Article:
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Not Thinking, Only Soul

There was this rusted foam-and-vinyl office chair tucked out of the path of traffic on the ferry’s car deck. Lee the butoh dancer pointed it out: a broom was propped against the chair, next to a fire alarm and a cage full of what looked like buckets.

Possession Sound, the slit-gray bay I grew up by, scrolled past us. If it hadn’t been for the hard wind and shitting gulls, the dancers we were with would have gotten out of the Subaru to do a dance with the broom and chair. It was a perfect butoh setting–eerie, nature-edged, barely figural.

So: what exactly is butoh?

The form’s easily identified by its contrasts. The dancers in Japan’s classical theater forms, noh and kabuki, are anonymized behind folkloric sources, figured masks and symbol-laden, proportional gesture. By their pose and balance, you’ll know them:

Butoh exactly opposes these conventions. A Japanese modern dance carried into existence almost entirely on the bony shoulders of Tatsumi Hijikata (deceased) and Kazuo Ohno (now 103 years old, bed-bound but still absorbed in an inner dance), butoh as a discipline is almost all spiritual. I’m hardheaded enough it was an effort for me–in an unfurnished mother-in-law studio on Whidbey–to first enter. What does one do?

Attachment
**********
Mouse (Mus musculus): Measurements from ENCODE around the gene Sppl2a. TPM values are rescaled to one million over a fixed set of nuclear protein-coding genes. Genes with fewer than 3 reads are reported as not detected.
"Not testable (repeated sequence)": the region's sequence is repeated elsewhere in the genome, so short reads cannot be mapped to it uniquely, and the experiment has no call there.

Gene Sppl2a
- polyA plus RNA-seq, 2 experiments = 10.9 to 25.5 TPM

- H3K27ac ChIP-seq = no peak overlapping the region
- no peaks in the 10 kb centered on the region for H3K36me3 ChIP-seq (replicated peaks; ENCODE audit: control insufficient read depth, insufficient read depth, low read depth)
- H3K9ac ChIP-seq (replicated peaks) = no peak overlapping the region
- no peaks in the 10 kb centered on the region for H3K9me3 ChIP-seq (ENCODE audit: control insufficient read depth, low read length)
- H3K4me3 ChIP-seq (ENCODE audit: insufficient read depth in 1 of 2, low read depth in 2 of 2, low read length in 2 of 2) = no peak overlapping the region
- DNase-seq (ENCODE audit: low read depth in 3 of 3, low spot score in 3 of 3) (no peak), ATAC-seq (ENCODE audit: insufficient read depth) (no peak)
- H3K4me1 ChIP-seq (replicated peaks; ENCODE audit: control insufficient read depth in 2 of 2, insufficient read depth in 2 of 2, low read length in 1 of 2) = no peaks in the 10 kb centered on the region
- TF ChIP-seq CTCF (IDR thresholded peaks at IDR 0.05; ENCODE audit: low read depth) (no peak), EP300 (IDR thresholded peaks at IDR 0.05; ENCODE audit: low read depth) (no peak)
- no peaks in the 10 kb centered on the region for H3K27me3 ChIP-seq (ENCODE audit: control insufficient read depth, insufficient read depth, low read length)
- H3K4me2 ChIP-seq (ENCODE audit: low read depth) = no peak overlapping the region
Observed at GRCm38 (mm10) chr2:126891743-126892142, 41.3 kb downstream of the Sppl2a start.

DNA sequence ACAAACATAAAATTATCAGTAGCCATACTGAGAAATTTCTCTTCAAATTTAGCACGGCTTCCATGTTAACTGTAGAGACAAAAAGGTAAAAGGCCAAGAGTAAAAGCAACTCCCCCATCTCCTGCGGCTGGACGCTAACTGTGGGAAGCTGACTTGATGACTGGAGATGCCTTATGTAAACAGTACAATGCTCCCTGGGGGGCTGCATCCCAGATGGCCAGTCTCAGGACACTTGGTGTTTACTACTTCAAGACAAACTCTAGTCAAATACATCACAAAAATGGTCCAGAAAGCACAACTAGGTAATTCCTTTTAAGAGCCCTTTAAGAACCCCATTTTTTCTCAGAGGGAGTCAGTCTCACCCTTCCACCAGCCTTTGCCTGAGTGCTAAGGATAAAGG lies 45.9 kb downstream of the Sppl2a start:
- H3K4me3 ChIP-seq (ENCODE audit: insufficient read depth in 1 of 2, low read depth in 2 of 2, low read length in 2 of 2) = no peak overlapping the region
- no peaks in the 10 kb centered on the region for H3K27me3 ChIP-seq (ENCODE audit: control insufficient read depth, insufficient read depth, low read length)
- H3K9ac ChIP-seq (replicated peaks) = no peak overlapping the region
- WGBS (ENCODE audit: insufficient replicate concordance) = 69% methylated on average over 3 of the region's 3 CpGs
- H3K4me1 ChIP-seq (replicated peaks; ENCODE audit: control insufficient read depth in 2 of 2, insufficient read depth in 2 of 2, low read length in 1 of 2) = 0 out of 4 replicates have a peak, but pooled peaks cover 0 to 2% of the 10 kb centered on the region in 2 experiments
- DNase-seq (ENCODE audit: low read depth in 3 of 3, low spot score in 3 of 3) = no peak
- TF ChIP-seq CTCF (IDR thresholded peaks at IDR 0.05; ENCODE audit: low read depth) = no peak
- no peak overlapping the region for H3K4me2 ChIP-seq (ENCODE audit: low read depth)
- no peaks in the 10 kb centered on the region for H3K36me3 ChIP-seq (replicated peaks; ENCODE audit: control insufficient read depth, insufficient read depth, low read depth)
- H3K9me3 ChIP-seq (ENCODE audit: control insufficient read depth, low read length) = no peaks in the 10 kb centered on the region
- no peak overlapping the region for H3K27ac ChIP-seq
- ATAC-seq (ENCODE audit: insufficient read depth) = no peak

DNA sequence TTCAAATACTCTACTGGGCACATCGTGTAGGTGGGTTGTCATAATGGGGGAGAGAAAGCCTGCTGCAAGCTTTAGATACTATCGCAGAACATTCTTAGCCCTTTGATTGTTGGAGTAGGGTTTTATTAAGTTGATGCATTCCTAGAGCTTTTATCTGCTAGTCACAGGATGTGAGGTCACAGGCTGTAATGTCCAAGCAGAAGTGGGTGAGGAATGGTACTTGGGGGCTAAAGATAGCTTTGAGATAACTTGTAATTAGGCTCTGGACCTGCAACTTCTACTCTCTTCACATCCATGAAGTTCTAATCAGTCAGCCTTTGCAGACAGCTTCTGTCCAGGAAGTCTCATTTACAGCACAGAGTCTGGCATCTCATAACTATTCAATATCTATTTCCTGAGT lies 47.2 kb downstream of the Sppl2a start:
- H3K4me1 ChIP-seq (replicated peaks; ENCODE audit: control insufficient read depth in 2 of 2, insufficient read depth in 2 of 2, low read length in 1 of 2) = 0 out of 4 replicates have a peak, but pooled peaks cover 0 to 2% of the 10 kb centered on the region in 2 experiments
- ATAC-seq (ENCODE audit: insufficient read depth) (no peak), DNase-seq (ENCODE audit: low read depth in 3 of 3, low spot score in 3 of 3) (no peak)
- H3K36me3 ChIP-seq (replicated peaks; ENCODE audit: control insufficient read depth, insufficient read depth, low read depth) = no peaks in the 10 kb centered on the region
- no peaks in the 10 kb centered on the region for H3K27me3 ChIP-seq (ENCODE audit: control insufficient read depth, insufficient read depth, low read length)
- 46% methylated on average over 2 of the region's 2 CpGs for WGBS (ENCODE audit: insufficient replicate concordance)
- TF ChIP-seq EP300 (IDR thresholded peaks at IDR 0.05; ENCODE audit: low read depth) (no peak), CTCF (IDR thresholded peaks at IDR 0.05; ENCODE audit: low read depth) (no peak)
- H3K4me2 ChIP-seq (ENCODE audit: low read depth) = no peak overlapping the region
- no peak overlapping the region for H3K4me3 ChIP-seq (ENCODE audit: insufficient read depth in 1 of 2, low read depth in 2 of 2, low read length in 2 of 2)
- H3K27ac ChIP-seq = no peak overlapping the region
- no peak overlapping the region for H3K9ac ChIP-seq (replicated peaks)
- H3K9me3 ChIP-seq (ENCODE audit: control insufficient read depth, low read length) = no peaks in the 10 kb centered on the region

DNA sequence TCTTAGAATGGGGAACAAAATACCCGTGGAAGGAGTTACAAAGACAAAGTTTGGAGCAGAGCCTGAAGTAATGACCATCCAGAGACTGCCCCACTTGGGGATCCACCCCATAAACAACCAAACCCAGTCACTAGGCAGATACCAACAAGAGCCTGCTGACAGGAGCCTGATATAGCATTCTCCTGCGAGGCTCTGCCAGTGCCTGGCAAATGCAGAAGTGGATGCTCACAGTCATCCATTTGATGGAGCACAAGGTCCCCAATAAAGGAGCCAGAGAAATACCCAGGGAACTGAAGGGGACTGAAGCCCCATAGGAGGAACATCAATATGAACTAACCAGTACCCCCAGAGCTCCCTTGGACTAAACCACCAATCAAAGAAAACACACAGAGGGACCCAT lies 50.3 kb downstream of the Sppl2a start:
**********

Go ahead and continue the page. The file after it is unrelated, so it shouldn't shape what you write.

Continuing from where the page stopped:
Kazuo Ohno, in his aphoristic prose, privileged only “openness, concentration, truth.” Ohno was a Baptist and WWII veteran, coming to dance only in his late 20s and not giving it up until his 90s.

If you press for details of craft, butoh dancers speak of opened gateways, body weather, impersonality (my teacher quoted Rumi: snowmelt “washing itself of itself”), brokenness-toward-beauty. My teacher told us: imagine the sand running out of you. Lie on the floor, imagine the moon’s on the precise opposite side of the planet.

So: what does butoh look like? It often starts dark and grotesque, a sludge light shines implicitly behind. Decidedly non-butoh choreographer George Balanchine remarked, “We all live in the same time forever. There is no future and there is no past.” Butoh hyper-extends this sentiment, forswearing “head pictures” as inspiration and, in its emotional arcs, giving up forward for inward motion.

Any art privileging soul privileges–builds from–the needs and appetites of the soul. Butoh exaggerates gestures to disrupt style, to the point that the gestures are recognizable again. Like Rodin’s sculpture,

butoh’s life-like in the sense of pantomime catching an inner image, a self-we-slip-into. In butoh you see reed motion or the one unpinned wing, a face you bury in flowers or soft moss, the greed of a lover, the grotesquely aged child.

Flaubert: “Just as the pearl is the oyster’s affliction, so style is perhaps the discharge from a deeper wound.” Can wound and breath be all of a certain art? One late exercise involved watching a living thing (I chose an inchworm, little verb-body) for a half hour. After a day’s study and bloodletting, I couldn’t get up off the floor when it was my turn to perform.